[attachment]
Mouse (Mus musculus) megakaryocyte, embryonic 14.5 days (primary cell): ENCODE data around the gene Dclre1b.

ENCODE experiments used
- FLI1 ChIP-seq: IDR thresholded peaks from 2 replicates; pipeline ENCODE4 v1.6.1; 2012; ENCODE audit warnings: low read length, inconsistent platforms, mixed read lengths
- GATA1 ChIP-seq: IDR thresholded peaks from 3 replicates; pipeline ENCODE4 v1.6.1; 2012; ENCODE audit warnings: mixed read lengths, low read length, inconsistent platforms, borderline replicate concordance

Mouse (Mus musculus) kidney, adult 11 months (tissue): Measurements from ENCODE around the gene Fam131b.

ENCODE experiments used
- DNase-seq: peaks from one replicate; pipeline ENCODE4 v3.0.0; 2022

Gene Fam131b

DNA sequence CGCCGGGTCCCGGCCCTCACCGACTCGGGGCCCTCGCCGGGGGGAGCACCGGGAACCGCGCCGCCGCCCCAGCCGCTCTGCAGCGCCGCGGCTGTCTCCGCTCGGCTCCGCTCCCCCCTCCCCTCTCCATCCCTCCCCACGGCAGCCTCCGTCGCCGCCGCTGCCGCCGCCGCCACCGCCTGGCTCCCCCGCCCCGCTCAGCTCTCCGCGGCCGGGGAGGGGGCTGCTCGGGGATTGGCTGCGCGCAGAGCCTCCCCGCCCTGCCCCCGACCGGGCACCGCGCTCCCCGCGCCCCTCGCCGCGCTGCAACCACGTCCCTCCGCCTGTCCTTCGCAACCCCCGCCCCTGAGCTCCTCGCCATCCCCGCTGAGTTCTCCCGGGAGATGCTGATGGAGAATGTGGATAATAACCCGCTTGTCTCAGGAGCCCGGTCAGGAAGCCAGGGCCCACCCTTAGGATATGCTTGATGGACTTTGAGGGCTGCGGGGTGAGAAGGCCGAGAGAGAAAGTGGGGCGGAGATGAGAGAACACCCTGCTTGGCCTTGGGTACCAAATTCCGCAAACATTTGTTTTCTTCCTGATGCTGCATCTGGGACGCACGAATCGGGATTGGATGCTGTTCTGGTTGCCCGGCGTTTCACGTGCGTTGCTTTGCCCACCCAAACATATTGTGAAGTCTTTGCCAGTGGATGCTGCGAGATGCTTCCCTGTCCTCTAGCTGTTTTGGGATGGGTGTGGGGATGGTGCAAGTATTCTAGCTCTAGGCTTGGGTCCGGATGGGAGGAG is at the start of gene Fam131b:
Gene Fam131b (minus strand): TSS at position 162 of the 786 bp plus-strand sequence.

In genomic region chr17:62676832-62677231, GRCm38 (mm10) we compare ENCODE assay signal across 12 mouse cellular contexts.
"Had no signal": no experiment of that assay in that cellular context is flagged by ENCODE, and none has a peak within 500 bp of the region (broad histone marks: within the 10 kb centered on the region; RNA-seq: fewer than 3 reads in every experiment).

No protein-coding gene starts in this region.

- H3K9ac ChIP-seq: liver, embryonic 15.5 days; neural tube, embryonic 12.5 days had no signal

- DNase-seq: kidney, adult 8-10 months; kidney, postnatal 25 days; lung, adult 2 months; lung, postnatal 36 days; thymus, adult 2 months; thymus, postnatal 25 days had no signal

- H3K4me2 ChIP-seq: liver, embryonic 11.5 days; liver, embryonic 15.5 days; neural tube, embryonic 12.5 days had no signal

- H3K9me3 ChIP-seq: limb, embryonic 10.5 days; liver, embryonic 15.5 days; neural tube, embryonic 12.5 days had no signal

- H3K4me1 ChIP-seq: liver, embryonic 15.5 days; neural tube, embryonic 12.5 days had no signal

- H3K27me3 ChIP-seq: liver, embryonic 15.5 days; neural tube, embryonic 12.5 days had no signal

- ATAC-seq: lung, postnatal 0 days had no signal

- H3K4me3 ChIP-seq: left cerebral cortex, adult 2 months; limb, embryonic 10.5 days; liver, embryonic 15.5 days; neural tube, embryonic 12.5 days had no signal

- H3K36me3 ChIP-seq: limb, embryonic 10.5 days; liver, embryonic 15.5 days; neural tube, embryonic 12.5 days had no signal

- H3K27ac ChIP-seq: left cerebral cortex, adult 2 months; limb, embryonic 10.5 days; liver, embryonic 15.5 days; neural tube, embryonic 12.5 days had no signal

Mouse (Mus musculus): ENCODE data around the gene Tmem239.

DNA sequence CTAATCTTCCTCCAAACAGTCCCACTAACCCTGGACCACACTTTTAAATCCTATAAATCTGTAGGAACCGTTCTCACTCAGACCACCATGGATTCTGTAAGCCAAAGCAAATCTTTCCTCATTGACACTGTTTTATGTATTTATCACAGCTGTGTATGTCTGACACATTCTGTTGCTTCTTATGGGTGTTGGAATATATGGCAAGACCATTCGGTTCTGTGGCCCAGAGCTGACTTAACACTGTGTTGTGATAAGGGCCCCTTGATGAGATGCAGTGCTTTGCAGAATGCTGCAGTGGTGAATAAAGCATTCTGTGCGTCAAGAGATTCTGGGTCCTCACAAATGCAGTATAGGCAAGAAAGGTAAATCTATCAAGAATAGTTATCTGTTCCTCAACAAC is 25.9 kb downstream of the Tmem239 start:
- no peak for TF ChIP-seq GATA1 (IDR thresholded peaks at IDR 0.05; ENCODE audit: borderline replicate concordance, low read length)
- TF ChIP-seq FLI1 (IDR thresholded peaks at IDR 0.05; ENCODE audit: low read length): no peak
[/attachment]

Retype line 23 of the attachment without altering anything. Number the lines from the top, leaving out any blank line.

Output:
- H3K27ac ChIP-seq: left cerebral cortex, adult 2 months; limb, embryonic 10.5 days; liver, embryonic 15.5 days; neural tube, embryonic 12.5 days had no signal